As implied earlier, DDP are an incredibly buyer-friendly set of incoterms. As a result, the buyer’s role and responsibilities are fairly minimal. Loading and unloading of goods The buyer has to unload the goods once they are delivered by the seller. In case the agreed-upon place of delivery is the buyer's port, the responsibility of unloading and loading goods rests with the buyer.
As per DDP, the buyer has no part to play in the transport activities. But if the nominated place is a port in the buyer's country, then the buyer has to load the goods and bear the transportation cost from the port to the warehouse.
The seller is responsible for the delivery of goods to the buyer until the destination point. The costs of delivery will also be borne by the seller.
There is no cost in DDP for the buyer, as all the proof of documents is provided by the seller. The only expenses incurred by the buyer are those that are after the delivery is done by the seller. Insurance DDP does include insurance, but there is no risk for the buyer as the goods are delivered at their place.
Duty and custom clearances
The buyer has no responsibility for customs as the import customs will also be carried out by the seller. But in some cases, the import clearance procedures are risky, so the process may be carried out by the buyer, who has better knowledge of local requirements and practices, such as GST and VAT taxes.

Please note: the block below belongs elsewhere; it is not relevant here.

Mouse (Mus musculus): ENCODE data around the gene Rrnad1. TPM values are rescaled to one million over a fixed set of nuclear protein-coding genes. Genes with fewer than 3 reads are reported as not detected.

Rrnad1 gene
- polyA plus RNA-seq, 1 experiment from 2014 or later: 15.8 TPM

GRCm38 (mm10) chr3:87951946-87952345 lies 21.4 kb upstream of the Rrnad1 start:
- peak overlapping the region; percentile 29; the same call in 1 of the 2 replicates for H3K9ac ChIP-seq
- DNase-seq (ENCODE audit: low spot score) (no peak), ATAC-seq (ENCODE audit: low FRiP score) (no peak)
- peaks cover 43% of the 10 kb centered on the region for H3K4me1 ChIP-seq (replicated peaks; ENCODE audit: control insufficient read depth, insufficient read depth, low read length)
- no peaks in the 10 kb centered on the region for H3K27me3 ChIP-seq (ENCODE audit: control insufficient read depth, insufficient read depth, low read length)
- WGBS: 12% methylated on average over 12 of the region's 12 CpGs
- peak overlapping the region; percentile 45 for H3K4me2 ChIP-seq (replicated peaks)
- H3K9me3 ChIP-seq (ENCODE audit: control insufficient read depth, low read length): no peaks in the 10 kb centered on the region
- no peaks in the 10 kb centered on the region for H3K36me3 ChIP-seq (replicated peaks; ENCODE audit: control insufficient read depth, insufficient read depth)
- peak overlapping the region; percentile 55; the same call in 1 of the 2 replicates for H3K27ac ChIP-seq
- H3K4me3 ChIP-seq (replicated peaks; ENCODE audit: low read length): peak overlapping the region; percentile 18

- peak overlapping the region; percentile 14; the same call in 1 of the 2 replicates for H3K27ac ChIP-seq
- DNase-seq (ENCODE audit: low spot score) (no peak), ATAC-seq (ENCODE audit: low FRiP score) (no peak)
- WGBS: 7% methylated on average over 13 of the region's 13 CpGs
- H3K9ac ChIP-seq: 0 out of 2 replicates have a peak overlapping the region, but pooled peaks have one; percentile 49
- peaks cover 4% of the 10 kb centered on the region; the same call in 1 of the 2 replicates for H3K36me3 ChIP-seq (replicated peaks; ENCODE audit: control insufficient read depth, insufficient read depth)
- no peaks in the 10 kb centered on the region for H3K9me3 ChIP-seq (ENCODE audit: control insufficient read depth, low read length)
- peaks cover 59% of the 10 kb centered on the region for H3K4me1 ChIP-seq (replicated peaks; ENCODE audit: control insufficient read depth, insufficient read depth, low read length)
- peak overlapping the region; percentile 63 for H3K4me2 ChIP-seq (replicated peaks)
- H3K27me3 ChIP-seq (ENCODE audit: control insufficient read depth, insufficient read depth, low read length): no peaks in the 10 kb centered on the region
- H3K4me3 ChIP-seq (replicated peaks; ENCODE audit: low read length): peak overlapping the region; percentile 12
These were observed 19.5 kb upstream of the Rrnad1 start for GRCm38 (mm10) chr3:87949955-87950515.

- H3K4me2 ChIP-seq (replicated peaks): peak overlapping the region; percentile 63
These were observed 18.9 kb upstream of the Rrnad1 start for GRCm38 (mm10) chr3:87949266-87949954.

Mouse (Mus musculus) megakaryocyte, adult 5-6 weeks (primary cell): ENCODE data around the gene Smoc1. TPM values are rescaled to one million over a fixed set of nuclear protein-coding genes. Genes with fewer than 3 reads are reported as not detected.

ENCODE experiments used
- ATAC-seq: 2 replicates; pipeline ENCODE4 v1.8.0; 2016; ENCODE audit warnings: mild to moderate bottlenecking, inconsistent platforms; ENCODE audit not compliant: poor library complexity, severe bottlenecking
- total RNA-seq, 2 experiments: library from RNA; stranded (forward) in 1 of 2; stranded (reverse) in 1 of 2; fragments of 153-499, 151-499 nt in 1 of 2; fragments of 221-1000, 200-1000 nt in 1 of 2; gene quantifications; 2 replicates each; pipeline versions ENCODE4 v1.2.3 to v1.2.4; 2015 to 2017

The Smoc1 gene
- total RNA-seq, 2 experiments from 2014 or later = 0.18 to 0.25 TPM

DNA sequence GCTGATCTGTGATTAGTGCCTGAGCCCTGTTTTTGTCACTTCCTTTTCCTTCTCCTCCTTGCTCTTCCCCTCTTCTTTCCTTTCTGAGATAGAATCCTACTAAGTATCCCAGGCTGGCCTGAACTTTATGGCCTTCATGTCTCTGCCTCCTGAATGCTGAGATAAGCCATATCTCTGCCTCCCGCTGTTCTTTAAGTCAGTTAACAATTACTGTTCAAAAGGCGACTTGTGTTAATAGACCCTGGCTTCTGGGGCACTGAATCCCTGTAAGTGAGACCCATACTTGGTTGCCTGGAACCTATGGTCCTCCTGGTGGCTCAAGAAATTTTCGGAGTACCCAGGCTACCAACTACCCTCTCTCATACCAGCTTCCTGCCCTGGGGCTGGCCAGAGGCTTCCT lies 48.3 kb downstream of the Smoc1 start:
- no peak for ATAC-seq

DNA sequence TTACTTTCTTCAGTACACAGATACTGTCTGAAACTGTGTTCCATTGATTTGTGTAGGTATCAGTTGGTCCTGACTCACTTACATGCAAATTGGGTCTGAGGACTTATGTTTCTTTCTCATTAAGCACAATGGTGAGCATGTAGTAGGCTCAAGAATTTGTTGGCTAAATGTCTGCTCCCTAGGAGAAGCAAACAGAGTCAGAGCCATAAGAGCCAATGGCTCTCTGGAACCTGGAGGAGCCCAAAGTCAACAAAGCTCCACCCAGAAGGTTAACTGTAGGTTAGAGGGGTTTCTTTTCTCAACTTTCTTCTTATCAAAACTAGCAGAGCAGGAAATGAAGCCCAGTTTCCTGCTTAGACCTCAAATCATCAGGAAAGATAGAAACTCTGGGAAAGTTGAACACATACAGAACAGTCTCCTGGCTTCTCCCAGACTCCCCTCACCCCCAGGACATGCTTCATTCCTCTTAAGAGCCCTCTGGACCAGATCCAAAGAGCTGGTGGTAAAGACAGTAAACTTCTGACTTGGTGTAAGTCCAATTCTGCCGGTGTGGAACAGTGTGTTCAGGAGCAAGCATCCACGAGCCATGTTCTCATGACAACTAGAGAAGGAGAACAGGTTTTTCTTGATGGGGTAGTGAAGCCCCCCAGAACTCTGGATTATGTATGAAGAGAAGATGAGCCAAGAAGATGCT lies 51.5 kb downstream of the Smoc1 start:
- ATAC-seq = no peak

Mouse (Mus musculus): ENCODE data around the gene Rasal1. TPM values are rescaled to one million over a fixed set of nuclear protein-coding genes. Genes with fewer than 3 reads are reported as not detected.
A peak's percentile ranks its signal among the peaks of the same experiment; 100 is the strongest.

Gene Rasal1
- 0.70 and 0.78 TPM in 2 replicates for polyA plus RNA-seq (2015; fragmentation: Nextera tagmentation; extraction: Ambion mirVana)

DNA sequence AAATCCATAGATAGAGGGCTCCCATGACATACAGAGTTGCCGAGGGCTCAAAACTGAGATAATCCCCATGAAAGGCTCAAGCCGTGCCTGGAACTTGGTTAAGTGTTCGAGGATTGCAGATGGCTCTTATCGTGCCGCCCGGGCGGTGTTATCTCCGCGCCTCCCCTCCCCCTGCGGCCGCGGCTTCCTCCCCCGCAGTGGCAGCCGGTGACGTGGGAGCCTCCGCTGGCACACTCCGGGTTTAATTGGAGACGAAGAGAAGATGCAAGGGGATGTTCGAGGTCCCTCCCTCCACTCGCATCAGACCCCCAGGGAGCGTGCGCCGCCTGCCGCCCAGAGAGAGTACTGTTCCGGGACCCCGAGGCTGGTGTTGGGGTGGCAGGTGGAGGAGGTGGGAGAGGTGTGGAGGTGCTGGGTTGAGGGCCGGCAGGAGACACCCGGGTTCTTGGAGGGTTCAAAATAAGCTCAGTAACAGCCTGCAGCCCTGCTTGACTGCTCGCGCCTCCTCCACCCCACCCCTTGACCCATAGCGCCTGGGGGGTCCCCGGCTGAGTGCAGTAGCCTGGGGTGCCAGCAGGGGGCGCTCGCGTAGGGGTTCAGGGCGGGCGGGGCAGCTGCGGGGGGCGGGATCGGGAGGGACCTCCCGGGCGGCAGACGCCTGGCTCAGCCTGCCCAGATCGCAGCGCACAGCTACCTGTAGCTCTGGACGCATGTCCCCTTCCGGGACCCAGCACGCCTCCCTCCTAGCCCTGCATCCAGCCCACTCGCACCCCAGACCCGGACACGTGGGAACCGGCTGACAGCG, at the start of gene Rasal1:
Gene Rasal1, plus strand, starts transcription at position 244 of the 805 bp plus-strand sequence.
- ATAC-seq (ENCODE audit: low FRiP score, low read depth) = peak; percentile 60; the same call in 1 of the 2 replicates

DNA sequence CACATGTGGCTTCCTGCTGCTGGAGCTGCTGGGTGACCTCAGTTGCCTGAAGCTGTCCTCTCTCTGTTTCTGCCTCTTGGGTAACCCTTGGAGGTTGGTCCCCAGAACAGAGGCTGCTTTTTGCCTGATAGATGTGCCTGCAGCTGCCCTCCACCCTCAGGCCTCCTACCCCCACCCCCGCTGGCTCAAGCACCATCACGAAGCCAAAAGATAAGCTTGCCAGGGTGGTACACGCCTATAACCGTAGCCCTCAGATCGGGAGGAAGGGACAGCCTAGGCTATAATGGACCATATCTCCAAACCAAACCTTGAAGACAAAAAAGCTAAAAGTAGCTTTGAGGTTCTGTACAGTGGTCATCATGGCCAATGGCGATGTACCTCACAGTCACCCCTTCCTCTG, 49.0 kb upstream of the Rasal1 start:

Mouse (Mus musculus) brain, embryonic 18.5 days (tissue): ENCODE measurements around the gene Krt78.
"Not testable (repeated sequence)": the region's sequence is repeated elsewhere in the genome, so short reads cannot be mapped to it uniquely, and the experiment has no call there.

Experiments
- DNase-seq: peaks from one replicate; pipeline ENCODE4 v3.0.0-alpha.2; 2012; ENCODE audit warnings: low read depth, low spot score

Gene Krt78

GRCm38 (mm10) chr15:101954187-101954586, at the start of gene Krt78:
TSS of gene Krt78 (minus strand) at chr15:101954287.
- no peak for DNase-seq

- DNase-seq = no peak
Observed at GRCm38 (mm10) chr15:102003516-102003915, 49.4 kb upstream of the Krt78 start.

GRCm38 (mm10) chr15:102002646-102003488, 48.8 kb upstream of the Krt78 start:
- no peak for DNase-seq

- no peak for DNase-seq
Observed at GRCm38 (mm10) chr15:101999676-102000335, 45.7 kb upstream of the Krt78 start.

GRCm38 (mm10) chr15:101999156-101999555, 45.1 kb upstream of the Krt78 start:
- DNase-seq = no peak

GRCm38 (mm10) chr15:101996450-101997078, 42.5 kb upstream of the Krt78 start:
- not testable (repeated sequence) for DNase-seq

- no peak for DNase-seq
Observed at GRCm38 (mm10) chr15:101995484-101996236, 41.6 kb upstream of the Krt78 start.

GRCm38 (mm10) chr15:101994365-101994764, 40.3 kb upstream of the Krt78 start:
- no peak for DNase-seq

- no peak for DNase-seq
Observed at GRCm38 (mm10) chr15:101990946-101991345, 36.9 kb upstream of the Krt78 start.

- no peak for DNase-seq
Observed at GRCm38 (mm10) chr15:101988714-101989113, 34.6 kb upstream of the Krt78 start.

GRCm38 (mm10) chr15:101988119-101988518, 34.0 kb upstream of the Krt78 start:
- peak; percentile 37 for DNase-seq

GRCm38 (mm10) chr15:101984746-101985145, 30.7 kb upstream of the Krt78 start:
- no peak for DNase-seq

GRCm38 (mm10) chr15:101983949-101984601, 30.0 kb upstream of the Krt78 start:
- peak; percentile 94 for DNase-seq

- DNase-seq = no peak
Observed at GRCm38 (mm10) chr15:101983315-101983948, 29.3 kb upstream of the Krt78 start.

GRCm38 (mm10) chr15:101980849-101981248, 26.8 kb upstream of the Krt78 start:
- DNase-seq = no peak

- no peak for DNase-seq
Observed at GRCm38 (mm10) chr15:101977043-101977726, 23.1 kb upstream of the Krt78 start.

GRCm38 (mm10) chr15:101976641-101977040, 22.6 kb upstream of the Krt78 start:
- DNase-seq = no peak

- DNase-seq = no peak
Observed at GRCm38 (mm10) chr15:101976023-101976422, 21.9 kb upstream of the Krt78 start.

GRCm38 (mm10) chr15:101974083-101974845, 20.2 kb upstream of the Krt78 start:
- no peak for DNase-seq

The seller provides the proof of documents to the buyer, so there is no obligation to the buyer in terms of DDP documents. But in critical conditions, the seller may require the buyer’s assistance for documents for clearing import procedures.
Transfer of risk
The buyer has to bear all risk and responsibility of goods after they have been delivered by the seller, that is from the port to the door of the buyer’s warehouse.
If both parties agree that the buyer will determine the place of delivery, it is the buyer’s responsibility to notify the seller accordingly. Also, the buyer has to give sufficient notice to the seller regarding the timing and delivery terms, and place of destination. This procedure can be mentioned in the contract and carried out accordingly.
When should exporters/importers include DDP in their booking?
DDP maximizes the seller's risks and obligations. Additionally, it can be used for any mode of transportation: air, sea freight, or road-based travel.
Sellers can agree to incorporate these incoterms in their trade contracts as it allows them to have a high level of control over proceedings, even if they have to bear the majority of the costs for a given shipment.
Buyers abdicate a high degree of control over proceedings in a shipment when they include these incoterms in their shipping agreement with their sellers. At the same time, they are spending a minimal amount of money, bearing minimal risks, and responsibility in any given shipment.